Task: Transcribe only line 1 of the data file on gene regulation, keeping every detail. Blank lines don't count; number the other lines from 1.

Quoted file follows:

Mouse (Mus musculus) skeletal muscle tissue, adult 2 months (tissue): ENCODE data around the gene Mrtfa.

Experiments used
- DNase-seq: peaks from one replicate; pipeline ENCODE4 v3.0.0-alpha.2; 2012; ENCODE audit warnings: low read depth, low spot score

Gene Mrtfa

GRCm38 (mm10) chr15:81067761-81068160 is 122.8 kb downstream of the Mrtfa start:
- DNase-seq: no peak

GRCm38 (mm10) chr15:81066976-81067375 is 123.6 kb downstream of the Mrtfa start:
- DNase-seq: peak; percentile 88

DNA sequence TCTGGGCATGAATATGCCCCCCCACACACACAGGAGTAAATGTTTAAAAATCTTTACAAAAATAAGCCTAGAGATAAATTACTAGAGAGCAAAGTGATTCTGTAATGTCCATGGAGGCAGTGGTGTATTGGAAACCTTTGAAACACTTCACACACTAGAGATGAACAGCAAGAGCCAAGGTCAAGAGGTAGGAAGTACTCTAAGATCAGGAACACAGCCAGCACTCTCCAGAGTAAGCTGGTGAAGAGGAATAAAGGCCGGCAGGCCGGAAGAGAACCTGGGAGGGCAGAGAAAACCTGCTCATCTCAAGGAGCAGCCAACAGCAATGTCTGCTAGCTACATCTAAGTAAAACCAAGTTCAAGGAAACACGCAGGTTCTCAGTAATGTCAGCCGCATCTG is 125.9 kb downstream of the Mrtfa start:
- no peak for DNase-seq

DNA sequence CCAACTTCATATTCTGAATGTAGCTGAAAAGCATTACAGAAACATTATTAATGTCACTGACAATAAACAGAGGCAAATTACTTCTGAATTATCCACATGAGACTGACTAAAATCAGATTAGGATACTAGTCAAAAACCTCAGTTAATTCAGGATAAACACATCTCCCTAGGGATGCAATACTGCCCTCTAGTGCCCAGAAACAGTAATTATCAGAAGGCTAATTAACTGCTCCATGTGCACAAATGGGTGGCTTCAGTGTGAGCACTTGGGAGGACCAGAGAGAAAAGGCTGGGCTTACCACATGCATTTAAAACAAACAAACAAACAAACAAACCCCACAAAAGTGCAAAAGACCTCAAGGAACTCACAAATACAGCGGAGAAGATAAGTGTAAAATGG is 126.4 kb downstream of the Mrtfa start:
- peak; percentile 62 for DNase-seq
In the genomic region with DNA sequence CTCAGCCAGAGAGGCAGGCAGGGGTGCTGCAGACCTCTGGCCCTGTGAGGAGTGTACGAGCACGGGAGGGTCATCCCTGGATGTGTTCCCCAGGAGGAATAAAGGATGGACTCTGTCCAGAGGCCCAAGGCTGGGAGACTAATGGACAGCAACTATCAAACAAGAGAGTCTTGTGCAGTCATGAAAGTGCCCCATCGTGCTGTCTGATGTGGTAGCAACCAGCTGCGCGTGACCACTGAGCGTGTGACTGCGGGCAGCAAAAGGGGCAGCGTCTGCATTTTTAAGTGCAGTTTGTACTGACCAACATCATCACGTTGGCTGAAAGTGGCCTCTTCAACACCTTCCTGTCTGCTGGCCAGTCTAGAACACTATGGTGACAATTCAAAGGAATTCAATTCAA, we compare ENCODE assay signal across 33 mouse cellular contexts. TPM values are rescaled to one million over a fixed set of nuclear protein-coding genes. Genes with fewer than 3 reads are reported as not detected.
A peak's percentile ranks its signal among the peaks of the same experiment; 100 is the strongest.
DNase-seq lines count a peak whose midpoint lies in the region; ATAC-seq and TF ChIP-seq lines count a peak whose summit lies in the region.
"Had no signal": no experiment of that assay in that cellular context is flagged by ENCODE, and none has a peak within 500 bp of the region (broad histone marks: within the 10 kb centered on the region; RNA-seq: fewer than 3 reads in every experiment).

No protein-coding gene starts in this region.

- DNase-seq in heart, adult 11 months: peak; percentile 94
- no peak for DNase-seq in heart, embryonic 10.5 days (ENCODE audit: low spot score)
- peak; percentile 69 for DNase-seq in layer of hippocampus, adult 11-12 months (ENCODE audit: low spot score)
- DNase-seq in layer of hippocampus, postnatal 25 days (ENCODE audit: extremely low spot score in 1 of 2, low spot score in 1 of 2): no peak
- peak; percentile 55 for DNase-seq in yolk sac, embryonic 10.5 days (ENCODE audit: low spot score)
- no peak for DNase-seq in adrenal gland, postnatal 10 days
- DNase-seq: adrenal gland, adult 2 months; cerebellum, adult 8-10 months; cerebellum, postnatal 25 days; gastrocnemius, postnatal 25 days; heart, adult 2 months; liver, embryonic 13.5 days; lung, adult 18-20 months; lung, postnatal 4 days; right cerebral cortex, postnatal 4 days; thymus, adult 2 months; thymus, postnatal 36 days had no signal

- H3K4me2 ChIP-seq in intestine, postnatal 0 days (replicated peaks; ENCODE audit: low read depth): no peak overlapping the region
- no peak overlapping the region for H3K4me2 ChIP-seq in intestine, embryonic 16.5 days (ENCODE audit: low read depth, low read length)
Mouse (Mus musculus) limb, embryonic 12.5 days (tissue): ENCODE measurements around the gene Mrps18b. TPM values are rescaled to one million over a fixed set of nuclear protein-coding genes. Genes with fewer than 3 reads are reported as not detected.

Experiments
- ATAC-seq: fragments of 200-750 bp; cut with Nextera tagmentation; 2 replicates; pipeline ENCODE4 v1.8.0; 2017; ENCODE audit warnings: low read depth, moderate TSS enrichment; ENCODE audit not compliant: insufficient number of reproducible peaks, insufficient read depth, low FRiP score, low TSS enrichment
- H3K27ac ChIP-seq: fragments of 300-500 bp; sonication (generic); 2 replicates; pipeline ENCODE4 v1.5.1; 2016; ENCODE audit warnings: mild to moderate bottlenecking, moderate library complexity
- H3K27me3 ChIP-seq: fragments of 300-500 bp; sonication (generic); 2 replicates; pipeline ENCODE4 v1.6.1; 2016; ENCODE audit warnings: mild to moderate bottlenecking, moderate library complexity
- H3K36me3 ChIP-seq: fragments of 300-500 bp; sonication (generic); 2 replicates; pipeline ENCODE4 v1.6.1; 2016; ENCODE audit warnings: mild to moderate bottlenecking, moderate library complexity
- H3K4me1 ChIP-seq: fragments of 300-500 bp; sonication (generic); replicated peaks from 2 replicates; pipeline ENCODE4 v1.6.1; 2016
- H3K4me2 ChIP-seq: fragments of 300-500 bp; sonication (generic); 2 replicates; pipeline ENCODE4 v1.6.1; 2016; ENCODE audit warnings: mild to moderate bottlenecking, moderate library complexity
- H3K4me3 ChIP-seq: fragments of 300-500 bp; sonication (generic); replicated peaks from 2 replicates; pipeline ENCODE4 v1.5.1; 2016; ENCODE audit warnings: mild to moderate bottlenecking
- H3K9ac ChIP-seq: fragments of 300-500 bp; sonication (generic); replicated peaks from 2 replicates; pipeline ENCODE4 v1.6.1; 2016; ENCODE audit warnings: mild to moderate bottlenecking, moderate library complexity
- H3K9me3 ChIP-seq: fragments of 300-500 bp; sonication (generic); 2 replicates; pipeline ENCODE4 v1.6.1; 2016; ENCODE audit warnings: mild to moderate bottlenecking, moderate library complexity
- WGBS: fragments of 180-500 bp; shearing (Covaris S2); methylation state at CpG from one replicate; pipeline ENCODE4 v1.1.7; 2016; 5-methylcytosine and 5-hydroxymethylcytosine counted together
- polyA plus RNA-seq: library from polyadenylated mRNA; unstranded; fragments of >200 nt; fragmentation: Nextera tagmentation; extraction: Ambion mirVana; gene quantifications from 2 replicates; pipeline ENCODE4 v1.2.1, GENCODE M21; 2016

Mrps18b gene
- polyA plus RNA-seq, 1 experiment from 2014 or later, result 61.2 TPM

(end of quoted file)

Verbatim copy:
Mouse (Mus musculus) skeletal muscle tissue, adult 2 months (tissue): ENCODE data around the gene Mrtfa.